The problem was that the Chargers were only the best team of the regular season -- and this was the playoffs. And the Patriots are surely the greatest team of their era at winning the games that count. Brady and Patriots Coach Bill Belichick, the constants in their remarkable franchise, are 12-1 in the postseason. Beating them in January is like trying to kill Rasputin. You better poison them, shoot them, stab them and then wrap them in chains and throw them in a river. Even then, you better take their pulse and make sure that they're really, really dead.

"It doesn't really matter in our eyes. We come in and we know we are the ones who are going to do it," said Patriots running back Kevin Faulk.

The Chargers are merely the latest team to learn this lesson the hard way. The very worst thing you can do is to taunt the Patriots with a point spread and an MVP. They'll break the heart of the best player in the league every time with their combination of dull toughness, substance and belief. Tomlinson has everything in the world he could want, except a game to play next week. He's the league's scoring leader, rushing leader, total yardage leader, most valuable player and offensive player of the year. And he's out. It's the same thing the Patriots did to Kurt Warner in the 2001 Super Bowl, and to Steve McNair and Peyton Manning in the postseason in 2003.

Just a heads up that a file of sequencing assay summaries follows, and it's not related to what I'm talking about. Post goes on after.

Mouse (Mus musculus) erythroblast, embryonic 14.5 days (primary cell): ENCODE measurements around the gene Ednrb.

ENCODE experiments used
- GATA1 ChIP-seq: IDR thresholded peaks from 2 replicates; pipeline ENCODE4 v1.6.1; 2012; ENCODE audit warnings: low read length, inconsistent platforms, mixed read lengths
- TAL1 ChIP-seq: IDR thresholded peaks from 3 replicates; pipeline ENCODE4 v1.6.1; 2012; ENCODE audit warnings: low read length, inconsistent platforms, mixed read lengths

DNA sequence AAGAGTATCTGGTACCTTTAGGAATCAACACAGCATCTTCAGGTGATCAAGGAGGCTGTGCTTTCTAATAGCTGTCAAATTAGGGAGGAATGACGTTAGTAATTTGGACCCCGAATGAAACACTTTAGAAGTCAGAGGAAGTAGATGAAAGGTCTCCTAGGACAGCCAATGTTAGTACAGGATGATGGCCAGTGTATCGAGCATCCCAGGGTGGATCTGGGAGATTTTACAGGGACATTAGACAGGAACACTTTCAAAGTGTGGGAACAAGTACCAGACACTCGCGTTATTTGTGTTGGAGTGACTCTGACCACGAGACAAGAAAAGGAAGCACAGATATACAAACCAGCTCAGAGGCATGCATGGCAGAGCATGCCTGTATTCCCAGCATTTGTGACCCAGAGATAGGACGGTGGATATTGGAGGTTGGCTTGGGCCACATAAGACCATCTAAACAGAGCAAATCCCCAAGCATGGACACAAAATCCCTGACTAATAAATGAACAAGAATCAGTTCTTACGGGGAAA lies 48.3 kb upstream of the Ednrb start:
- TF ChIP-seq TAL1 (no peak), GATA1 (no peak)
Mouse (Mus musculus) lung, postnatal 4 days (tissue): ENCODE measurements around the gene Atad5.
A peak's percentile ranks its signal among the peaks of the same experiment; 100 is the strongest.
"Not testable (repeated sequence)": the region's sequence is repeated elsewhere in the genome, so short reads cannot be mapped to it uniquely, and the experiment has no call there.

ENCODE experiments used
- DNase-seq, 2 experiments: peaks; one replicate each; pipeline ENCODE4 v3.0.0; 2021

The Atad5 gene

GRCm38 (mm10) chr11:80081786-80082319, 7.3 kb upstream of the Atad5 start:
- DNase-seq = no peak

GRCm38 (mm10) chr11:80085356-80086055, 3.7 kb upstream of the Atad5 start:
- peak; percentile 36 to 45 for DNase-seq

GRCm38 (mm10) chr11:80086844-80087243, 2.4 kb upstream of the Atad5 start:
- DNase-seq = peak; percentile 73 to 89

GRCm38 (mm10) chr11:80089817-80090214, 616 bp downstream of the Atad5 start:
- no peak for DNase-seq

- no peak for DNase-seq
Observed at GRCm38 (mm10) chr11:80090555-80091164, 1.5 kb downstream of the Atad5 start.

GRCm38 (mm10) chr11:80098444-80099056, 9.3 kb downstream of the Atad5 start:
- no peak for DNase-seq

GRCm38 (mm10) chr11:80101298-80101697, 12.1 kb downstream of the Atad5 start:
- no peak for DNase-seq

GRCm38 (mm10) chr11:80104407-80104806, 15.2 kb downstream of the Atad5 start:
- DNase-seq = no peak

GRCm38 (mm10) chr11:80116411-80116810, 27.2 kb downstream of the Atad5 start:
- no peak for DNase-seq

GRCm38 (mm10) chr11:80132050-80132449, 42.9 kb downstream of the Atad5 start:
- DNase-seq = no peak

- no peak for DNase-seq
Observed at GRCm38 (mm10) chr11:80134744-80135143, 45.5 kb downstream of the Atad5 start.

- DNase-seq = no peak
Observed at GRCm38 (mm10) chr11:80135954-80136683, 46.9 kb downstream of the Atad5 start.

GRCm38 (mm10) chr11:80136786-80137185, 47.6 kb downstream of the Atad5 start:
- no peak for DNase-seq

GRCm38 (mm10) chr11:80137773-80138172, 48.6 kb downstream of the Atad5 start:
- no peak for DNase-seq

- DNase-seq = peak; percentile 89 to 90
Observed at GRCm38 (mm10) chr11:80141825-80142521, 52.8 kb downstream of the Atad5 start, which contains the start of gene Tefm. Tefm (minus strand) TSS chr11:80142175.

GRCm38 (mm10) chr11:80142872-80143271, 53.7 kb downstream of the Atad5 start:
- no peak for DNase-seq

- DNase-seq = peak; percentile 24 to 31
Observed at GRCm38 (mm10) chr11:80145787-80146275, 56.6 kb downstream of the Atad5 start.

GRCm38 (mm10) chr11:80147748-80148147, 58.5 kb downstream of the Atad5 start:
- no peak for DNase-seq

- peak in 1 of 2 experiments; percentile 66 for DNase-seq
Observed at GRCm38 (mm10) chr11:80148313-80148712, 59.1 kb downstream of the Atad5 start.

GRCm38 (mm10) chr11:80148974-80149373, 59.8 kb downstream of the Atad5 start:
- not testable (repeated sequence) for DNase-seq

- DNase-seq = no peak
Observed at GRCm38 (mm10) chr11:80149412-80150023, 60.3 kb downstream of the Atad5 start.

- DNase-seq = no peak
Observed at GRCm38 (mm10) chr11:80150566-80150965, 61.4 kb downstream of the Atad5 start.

"They buckled down in certain situations and stopped us," Tomlinson said, sounding just sort of baffled. "It was like they had a mindset that they were just going to stop us in certain situations."